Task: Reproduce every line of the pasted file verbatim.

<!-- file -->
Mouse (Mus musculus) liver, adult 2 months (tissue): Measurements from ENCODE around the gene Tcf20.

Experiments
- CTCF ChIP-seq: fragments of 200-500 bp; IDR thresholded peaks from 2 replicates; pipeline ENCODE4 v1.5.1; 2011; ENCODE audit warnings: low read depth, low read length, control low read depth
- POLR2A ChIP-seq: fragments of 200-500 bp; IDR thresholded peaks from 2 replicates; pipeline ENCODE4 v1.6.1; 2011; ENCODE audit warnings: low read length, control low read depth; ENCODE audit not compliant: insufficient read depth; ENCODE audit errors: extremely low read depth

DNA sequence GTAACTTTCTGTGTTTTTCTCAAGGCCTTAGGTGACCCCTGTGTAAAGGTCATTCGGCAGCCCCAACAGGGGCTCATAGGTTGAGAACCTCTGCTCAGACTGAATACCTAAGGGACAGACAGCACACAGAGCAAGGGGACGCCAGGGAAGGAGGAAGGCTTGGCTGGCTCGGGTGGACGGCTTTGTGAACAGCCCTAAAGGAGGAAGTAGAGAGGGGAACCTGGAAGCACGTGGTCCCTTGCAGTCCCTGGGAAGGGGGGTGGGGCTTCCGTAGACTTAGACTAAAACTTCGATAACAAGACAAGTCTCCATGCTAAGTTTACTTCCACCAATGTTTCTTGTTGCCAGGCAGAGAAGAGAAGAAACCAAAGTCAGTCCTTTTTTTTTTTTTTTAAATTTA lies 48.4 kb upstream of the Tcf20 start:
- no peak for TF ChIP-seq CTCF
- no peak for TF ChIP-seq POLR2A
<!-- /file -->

Mouse (Mus musculus) liver, adult 2 months (tissue): Measurements from ENCODE around the gene Tcf20.

Experiments
- CTCF ChIP-seq: fragments of 200-500 bp; IDR thresholded peaks from 2 replicates; pipeline ENCODE4 v1.5.1; 2011; ENCODE audit warnings: low read depth, low read length, control low read depth
- POLR2A ChIP-seq: fragments of 200-500 bp; IDR thresholded peaks from 2 replicates; pipeline ENCODE4 v1.6.1; 2011; ENCODE audit warnings: low read length, control low read depth; ENCODE audit not compliant: insufficient read depth; ENCODE audit errors: extremely low read depth

DNA sequence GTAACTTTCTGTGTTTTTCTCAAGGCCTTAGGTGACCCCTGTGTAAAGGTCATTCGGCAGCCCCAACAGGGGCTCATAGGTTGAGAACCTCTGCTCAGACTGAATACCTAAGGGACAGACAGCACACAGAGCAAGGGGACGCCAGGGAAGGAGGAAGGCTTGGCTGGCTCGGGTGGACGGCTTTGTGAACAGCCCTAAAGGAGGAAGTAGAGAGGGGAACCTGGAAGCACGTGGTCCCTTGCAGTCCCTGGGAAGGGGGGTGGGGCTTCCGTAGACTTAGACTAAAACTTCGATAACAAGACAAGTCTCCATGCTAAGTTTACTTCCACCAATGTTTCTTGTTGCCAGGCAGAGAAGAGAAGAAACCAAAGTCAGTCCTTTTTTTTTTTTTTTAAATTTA lies 48.4 kb upstream of the Tcf20 start:
- no peak for TF ChIP-seq CTCF
- no peak for TF ChIP-seq POLR2A